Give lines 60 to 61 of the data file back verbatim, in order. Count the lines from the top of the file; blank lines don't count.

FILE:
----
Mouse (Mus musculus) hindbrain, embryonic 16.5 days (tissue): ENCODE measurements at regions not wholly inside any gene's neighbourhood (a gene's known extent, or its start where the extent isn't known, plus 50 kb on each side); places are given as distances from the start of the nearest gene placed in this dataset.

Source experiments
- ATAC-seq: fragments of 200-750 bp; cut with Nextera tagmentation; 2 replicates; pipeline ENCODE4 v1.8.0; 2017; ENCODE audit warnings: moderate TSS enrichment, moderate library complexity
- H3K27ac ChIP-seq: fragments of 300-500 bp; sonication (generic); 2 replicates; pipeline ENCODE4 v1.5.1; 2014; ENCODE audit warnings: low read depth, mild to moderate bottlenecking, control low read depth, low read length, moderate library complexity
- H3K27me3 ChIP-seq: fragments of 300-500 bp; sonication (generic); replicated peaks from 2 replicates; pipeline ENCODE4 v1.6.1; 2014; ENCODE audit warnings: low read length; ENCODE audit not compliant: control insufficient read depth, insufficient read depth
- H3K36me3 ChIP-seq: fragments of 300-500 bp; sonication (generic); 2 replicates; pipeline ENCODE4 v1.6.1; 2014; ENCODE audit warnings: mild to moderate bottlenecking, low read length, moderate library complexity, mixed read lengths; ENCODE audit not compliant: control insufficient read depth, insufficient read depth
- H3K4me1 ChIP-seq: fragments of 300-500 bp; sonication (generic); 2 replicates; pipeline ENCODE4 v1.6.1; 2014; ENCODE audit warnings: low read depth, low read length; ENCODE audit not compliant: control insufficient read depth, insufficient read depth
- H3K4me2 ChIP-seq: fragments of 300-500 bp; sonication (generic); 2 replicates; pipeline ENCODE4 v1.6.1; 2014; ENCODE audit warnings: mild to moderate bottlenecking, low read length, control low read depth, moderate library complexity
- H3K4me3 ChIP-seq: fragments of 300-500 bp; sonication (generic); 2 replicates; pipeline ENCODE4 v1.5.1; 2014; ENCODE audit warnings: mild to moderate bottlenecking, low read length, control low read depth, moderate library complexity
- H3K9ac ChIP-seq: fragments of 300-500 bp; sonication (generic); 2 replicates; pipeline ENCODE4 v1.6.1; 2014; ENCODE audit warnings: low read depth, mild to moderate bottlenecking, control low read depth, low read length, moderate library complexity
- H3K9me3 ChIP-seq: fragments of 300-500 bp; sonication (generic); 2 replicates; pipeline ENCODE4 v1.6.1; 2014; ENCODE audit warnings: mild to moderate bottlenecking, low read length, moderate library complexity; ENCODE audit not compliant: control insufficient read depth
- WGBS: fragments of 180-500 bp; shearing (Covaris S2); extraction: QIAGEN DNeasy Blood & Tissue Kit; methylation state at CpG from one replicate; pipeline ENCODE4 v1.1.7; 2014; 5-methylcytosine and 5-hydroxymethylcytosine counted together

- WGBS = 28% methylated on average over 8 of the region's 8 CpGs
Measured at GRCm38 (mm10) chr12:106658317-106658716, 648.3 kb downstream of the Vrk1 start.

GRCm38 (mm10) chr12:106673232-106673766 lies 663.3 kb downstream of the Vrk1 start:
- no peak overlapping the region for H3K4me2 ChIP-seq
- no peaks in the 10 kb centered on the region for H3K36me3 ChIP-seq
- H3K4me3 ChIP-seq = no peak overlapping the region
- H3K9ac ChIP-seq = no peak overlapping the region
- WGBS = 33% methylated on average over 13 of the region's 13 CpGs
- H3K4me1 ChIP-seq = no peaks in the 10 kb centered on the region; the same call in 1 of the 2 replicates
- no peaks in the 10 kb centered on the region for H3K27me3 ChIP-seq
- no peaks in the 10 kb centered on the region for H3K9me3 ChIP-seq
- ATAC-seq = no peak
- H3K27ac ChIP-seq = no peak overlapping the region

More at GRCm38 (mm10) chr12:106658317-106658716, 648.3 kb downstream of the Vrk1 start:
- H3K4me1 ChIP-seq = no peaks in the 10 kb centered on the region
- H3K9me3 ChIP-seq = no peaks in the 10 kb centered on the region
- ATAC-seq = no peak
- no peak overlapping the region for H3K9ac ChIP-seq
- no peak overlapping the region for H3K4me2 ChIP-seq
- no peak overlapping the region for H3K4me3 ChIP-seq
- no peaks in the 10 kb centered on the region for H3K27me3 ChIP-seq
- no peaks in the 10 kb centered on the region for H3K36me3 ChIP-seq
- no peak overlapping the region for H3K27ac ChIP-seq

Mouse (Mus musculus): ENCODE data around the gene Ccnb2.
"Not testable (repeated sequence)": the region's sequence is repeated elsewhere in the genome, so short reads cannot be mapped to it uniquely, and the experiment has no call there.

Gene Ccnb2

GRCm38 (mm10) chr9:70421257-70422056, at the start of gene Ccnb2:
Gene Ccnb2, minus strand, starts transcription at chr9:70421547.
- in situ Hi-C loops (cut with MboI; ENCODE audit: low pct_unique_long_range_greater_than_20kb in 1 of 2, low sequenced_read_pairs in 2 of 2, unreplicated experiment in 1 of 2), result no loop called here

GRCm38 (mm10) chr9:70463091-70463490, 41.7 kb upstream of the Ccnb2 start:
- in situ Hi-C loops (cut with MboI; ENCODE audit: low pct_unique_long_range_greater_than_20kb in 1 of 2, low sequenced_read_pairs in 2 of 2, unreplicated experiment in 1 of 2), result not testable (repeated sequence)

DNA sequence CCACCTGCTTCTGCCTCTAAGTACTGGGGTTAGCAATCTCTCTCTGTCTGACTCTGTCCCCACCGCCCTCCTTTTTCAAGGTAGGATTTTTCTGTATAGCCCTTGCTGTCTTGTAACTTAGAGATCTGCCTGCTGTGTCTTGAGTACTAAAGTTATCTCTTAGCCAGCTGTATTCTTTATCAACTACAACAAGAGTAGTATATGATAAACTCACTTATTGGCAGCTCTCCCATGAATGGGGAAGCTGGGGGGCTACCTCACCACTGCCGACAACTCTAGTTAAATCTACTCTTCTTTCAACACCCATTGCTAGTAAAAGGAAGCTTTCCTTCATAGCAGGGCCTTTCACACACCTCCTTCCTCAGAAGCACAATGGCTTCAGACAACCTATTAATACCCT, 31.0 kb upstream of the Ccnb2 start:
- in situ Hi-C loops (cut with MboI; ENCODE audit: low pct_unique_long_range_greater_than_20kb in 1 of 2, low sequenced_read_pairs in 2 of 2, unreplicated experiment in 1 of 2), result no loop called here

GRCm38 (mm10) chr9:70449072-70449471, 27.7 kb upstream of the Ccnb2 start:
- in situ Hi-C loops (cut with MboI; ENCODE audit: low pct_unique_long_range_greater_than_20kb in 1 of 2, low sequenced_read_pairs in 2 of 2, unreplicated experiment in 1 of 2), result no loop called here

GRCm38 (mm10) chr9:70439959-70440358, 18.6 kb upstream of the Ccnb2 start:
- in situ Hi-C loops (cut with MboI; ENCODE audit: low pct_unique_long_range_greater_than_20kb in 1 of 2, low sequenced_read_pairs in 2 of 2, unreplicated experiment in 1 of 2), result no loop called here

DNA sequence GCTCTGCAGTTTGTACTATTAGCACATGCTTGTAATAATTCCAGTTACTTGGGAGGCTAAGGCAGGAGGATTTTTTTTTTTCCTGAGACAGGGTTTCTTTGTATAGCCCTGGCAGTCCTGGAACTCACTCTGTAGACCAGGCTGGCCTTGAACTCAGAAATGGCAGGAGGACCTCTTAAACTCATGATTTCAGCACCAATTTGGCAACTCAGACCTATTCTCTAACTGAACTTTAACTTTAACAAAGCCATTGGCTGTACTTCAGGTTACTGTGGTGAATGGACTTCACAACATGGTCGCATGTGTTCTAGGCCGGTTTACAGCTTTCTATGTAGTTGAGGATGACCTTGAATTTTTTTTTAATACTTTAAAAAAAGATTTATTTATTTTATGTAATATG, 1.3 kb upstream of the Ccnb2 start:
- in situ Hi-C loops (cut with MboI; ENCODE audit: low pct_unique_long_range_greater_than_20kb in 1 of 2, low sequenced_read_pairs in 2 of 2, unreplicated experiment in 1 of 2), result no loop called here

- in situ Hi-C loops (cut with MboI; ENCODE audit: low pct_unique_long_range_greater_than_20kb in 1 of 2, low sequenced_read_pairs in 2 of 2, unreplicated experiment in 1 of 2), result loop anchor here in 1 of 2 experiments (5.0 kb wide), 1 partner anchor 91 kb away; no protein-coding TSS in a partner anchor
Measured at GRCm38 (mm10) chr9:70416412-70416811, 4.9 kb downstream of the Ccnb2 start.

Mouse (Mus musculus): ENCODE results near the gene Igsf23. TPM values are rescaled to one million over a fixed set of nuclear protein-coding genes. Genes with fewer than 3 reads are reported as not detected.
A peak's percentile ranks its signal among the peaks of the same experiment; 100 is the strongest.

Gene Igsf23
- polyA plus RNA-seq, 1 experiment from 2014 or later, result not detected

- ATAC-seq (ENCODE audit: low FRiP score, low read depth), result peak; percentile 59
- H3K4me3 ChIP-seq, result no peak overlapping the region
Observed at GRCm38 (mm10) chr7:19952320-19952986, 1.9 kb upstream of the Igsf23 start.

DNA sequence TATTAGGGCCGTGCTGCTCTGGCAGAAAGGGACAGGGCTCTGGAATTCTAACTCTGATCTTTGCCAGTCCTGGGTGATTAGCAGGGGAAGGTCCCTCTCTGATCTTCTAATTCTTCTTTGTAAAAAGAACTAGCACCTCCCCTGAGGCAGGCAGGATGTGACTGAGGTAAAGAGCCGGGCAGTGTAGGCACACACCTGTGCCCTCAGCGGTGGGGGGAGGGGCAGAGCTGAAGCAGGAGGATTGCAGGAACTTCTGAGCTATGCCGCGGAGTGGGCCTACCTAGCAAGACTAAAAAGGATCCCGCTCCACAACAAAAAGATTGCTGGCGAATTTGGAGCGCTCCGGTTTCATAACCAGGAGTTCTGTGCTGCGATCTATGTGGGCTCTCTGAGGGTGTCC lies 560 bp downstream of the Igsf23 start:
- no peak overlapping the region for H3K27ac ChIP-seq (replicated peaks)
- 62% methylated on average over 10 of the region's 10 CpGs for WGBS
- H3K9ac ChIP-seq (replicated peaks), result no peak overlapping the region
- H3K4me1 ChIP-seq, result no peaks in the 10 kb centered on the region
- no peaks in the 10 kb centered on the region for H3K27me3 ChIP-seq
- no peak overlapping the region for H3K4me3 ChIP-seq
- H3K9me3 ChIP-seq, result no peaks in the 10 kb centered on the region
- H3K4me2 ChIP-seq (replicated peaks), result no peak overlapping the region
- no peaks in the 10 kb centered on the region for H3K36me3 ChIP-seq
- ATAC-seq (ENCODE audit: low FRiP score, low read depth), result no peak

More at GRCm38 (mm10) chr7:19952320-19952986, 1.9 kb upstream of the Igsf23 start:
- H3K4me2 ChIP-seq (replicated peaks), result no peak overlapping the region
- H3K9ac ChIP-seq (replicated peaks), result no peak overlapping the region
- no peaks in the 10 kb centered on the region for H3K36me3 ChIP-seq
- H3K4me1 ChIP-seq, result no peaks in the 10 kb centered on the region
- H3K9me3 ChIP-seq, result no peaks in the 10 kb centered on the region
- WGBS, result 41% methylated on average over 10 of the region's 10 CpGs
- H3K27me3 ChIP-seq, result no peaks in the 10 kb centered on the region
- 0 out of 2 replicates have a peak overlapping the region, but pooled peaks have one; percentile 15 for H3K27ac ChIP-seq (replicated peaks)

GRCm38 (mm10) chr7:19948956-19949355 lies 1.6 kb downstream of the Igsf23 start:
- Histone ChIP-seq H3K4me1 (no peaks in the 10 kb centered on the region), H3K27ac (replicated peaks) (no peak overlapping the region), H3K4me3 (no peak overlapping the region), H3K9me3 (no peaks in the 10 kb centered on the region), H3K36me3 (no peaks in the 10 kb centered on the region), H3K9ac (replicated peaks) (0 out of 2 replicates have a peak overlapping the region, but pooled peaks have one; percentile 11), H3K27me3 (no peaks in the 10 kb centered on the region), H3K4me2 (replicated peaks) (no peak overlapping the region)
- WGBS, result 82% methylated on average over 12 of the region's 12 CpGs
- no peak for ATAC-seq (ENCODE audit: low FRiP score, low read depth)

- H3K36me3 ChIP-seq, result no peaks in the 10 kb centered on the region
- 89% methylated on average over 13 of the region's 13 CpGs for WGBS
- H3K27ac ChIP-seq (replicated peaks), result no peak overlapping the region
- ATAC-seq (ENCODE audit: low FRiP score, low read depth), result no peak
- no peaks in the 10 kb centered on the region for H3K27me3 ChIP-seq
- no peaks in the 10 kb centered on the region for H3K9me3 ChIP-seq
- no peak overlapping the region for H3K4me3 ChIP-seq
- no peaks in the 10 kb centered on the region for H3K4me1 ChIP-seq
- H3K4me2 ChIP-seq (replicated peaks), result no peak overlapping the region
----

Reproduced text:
Observed at GRCm38 (mm10) chr7:19952320-19952986, 1.9 kb upstream of the Igsf23 start.

DNA sequence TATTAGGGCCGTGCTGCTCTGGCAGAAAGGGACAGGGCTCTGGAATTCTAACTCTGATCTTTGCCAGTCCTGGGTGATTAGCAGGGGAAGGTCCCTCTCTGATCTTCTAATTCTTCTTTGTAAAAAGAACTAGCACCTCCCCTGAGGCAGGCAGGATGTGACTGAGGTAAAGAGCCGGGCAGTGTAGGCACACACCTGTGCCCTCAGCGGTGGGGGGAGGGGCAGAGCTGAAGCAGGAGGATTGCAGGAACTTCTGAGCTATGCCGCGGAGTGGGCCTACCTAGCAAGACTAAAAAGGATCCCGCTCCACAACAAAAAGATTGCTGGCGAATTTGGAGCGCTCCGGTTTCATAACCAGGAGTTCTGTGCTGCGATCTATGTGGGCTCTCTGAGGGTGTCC lies 560 bp downstream of the Igsf23 start: